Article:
Following in the footsteps of recent allegorical and dystopian films such as The Hunger Games and Elysium, Bong Joon-Ho’s summer blockbuster Snowpiercer offers a scathing critique of today’s status quo. Loosely based on a French comic book from the 1980s, the film is being heralded as an exciting repudiation of the deep and devastating social inequality of our times. Indeed, Snowpiercer’s dramatization of armed class struggle will resonate with a wide variety of contemporary viewers. Unfortunately, Snowpiercer is a mediocre movie, at best.
At times it is heavy-handed, illogical and outright sloppy. The film is saved, however, by its imaginative conclusion which challenges audiences to critically reflect on strategies for social change. Thus, despite its flaws, Snowpiercer remains a revolutionary film worth watching.
Snowpiercer is set in 2031, 17 years after an attempt to reverse global warming backfired and left the earth a frozen and uninhabitable wasteland. Predicting that humans would fail to stop global warming, an engineer named Wilford (Ed Harris) constructed a 1001-car passenger train that could accommodate a number of survivors as it perpetually circled the globe. The survivors, known as “passengers,” were issued different tickets: the elite inhabited the comfortable and luxurious front of the train while the poor masses were relegated to the overcrowded tail.
Those in the tail lack any form of meaningful social mobility. The train is managed on behalf of those in the front by a Margaret Thatcher-esque character named Mason (Tilda Swinton) who rules over the train with an indomitable iron fist. She constantly preaches at those in the tail to simply accept their lower-class status. Nevertheless, a resistance movement is organized by Gilliam (John Hurt) and led by Curtis Everett (Chris Evans of Captain America fame) after passengers from the front of the train steal a boy away from his mother Tanya (Octavia Spencer) in the tail.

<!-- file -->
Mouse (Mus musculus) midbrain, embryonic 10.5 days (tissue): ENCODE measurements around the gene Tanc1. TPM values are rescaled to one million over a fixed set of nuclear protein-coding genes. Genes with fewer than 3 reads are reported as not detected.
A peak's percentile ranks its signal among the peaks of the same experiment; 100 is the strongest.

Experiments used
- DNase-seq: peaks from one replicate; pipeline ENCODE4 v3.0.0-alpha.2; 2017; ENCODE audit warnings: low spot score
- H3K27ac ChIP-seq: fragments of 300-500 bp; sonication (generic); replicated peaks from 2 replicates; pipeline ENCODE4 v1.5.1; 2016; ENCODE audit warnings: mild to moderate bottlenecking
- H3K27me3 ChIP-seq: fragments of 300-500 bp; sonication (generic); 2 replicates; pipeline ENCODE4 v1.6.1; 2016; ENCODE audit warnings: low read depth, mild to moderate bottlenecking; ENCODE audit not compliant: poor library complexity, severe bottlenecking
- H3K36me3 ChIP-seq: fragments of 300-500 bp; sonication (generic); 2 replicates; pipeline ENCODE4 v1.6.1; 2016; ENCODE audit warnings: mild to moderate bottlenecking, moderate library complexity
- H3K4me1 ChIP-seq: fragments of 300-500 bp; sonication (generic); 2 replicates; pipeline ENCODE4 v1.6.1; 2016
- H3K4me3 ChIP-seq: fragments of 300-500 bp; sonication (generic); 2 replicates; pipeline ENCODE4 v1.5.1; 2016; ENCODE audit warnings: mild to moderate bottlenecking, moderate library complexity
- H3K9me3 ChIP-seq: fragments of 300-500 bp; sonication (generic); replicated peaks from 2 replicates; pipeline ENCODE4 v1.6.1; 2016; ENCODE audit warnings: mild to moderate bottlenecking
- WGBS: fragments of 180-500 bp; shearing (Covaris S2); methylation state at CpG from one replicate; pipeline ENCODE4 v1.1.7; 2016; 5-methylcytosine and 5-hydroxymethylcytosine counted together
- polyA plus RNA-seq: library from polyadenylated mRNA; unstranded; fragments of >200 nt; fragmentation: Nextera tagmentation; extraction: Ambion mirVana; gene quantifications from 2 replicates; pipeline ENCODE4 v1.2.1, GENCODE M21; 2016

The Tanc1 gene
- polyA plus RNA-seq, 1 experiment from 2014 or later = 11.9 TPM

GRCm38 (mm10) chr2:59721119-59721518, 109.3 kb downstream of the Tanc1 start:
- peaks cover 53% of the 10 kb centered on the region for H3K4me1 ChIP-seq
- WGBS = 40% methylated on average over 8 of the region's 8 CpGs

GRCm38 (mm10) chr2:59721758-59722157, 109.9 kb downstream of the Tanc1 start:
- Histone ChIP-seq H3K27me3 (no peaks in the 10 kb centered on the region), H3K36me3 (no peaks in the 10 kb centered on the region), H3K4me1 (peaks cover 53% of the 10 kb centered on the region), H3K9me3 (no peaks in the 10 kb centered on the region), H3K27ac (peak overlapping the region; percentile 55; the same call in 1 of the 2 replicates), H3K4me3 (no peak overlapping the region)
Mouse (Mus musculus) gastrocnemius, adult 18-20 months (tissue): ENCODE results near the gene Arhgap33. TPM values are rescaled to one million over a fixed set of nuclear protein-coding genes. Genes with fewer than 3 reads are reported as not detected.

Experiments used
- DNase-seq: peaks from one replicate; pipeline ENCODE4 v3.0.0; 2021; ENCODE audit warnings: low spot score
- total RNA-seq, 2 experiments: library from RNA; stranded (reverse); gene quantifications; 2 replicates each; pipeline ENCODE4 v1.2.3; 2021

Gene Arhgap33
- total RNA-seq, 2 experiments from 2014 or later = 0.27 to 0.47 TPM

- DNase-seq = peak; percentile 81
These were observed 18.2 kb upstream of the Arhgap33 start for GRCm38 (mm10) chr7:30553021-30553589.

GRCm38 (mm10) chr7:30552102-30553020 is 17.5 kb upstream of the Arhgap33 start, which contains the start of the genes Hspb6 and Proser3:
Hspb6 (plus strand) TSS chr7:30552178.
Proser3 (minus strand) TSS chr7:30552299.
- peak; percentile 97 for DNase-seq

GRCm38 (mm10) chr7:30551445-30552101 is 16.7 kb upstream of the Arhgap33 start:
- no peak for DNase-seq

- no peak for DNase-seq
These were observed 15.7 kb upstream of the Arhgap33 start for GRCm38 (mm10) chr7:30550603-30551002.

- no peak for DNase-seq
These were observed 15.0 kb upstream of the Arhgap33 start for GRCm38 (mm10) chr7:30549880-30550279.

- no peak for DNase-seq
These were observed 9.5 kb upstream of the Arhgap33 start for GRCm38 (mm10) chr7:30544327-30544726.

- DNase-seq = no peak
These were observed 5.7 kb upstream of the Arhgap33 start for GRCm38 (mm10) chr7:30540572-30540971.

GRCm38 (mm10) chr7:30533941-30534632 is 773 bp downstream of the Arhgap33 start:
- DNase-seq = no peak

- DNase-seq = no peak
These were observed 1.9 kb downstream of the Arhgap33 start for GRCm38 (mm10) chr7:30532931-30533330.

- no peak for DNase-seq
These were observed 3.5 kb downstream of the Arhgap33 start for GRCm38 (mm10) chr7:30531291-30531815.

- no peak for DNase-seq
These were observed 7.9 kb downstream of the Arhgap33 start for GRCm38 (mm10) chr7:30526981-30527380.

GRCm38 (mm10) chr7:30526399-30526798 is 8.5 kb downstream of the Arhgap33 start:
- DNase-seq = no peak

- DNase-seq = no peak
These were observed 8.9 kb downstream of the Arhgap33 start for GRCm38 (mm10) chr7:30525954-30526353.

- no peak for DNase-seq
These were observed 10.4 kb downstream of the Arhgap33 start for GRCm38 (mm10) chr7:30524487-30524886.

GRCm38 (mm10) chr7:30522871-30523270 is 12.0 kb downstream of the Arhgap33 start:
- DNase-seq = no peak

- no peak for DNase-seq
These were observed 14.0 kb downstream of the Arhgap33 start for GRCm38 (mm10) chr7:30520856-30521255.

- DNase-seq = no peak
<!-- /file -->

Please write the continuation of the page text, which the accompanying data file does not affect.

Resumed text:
In a series of carefully calculated attacks, Everett’s team of revolutionaries, which includes mechanic Namgoong Minsue and his girlfriend Yona, push through the different compartments of the train. Facing a new form of repression from elite mercenaries in every car, the rebels make their way to the front where they kill Mason and gain access to the engine controlled by Wilford. In the engine room, the rebels learn that the train’s operation relies on the slave labour of children, including that of Tanya’s stolen son, Tim (Marcanthonee Reis).
Where Snowpiercer departs from the usual dystopian sci-fi flick is in its unexpected conclusion. It appears that the film will end with Everett, the white male lead, rescuing the exploited children and taking control of the train in a “the last shall be first” moment of revolutionary triumphalism. Instead, the film subverts the audience’s expectations and offers an alternative resolution. Once Everett confronts Wilford, he is shocked to learn that Gilliam actually helped organize the resistance as part of a larger plan to depopulate the tail to restore the train’s necessary balance. Wilford then offers Everett a leadership role with perks in exchange for ensuring that the train’s status quo will continue in perpetuity. Instead, Everett refuses and sabotages the train, killing almost everyone on board, in an effort to derail its current course. In the end, Tim and Yona – interestingly both people of colour – are cast as the only survivors. These two then leave the train to face almost certain death in the cold, only to discover that there are signs of life outside the narrow confines of the train.
Snowpiercer, then, not only asks audiences to reflect on the nature of today’s social inequality but also to radically rethink the tactics and strategies of popular struggle. The film’s final message can be read as a damning critique of the seemingly narrowminded and dead-end strategy of attempting only to reform capitalism rather than fighting to establish genuine socialist alternatives. In doing so, it derails both cinematic expectations and the status quo.
This article appeared in the September/October 2014 issue of Canadian Dimension .